To link to your earlier musing on C and G classes, Loughrea!

 

Joe, feel free to disregard. At this point JB and I may just be getting into things we want to model hahah! :D

 

In all seriousness, the G class locos worked passenger services with one coach on the Loughrea branch, and so would be very convincing on a shortish end to end. Just throwing ideas out there

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Thanks Lads For all your help. I was after buying the 00 track and Murphy loco clo71 ie ora/blk what ever that means. and the carriage is a murphy mk2 egv super train. will have to give this a lot more thought but 10 x 3 is my space. and it would be a permeant layout

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I hope it works for you, Joe, but I seem to remember from my own first 00 set when I was 12 (i.e. in the late Neolithic period), that 6ft X 4ft was the generally accepted minimum. Could you even stretch to 3ft 6? Hopefully. I hope I'm wrong, but I think 3ft is getting a bit too tight. It would be interesting to see if others have managed to get an 071 round a curve slightly under 18" radius, as it would have to be.

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Hi Joe,

 

Welcome to the forum. As suggested and end to end layout would be better as first and second radius don't look right in my opinion.

I have built a layout for a client that features an upper level that is very tight, he wanted a twin loop and using flex track I could get it slightly bigger than radius 2 and 1.

I have attached a couple of photos to put it into perspective for you. Most stock will run on radius 1 but won't look right and you will get an odd derailment.

One option would be to have a single line to give you the loop with inner sidings for trains to pass.

 

2015-12-02 17.09.56.jpg

2015-12-02 17.09.45.jpg

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Thanks Dave that looks good. Would I be able to run a murphy loco 071. and 2 mk 2 on that layout. I Would go with that and with a station or two, added. with a tunnel it would look the business Thanks to every one for you help and tips. merry x mass.

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Joe,

 

Have a look at this video by one of the lads here - small baseboard, simple layout, but buckets of charm. If you closed off the back loop toward the wall, you'd have less scenic work to do - no need to fill the board to the gills with track and stations. One to the front would be plenty IMHO.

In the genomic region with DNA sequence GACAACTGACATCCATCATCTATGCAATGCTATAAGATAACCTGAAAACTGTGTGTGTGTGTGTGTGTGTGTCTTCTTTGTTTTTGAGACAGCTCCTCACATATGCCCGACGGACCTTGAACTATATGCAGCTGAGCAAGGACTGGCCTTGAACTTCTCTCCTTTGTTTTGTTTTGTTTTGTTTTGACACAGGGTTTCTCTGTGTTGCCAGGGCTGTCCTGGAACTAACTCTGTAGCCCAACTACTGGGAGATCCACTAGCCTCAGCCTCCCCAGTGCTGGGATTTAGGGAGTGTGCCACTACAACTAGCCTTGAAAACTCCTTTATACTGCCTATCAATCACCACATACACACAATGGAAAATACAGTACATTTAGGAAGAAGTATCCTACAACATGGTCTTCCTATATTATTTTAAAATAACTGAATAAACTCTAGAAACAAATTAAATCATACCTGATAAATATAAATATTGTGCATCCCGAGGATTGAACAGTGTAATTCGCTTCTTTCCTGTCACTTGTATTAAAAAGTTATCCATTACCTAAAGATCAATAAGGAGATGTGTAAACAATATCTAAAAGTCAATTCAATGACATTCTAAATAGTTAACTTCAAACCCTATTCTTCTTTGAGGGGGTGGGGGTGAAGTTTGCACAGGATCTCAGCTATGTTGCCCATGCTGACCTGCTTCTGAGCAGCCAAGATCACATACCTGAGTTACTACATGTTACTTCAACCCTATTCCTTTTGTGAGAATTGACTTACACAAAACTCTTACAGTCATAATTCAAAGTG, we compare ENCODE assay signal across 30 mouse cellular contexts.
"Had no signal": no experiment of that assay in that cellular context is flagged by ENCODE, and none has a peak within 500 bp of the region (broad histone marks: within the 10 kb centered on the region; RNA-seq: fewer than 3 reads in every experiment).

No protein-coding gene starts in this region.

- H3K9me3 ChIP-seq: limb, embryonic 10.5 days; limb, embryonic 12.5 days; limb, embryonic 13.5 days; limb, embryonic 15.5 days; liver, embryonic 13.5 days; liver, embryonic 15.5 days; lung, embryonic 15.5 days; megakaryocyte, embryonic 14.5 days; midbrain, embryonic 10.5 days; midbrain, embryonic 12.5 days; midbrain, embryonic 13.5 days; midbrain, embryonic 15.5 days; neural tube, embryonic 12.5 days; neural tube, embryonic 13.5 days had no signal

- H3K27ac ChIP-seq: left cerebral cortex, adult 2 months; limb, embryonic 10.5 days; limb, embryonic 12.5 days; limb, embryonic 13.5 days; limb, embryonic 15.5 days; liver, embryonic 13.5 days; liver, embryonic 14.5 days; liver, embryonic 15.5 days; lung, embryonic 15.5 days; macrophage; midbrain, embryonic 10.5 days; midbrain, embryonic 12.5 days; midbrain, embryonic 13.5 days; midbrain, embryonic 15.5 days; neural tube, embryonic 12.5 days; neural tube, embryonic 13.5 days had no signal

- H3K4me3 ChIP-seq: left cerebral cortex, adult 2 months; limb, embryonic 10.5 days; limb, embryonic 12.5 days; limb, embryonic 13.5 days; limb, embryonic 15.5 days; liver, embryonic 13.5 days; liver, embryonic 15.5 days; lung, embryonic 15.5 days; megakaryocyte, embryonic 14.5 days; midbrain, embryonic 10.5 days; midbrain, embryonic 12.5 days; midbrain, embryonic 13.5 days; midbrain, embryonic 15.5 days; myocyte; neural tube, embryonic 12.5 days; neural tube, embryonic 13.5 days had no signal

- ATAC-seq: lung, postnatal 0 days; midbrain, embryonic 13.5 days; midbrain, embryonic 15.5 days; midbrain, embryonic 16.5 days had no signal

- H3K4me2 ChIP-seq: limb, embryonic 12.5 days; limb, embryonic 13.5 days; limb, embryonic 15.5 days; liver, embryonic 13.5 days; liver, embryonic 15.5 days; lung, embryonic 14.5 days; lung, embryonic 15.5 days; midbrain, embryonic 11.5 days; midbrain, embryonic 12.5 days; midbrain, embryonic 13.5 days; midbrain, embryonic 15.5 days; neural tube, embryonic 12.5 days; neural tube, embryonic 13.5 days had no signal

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Hi joe123 & welcome to the site, you'll get lots of helpful suggestions & ideas on here, your plan for a 10 x 3 doesn't give you a lot space but as Glenderg & Dave's suggested a 1st & 2nd radius may work & by using flexi track you may !! get away with it, at the end of the day trying these ideas / suggestions out is the only way you'll find out. I did have track (1st & 2nd radius )on my dining room table number of years past & ran some loco's, co-co diesels & steam, it was not permanent or perfect & certinately as a layout it was not, but it worked & I got lots of pleasure from it,even if was only for a week ! keep us posted on your progress, PS I did not have any flexi track on this ! btb

Edited by burnthebox

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Thanks Dave that looks good. Would I be able to run a murphy loco 071. and 2 mk 2 on that layout. I Would go with that and with a station or two, added. with a tunnel it would look the business Thanks to every one for you help and tips. merry x mass.

 

Yes Joe, pretty much everything will run on that, and as Glenderg said if it's broken up with a back scene board it will add an extra dimension to the layout.

You still have room in the centre for a loco yard or goods yard.

 

I carry Peco flex track and points in stock and I do an awesome point control system if your interested!

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Wow that video was fabulous I would love to have something like that. Yes I will go with your layout As my space is and will be only 10ft x 3ft. and walled in on 3 sides it could look go in a few months when it finished will keep you all posted Thanks for all the help.

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How about this, storage sidings at the rear behind the back scene. Small loco yard with a fuel point.

 

I wouldn't put much more in than this as it will start to look like a train set.

 

Joe IRM REV 1.jpg

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Even better. Will have a chat with you about the points control systems when I get set up. If you could let me know were to get the back ground scene and dcc unit ect. cheers

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Even better. Will have a chat with you about the points control systems when I get set up. If you could let me know were to get the back ground scene and dcc unit ect. cheers

 

I'D back scenes are good also Gaugemaster do a good range.

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That would just about do it and no more, Glenderg. As you say, he needs to watch reaching the back.

 

At only 3' deep there won't be a problem reaching across to the rear provided the height stays at 3'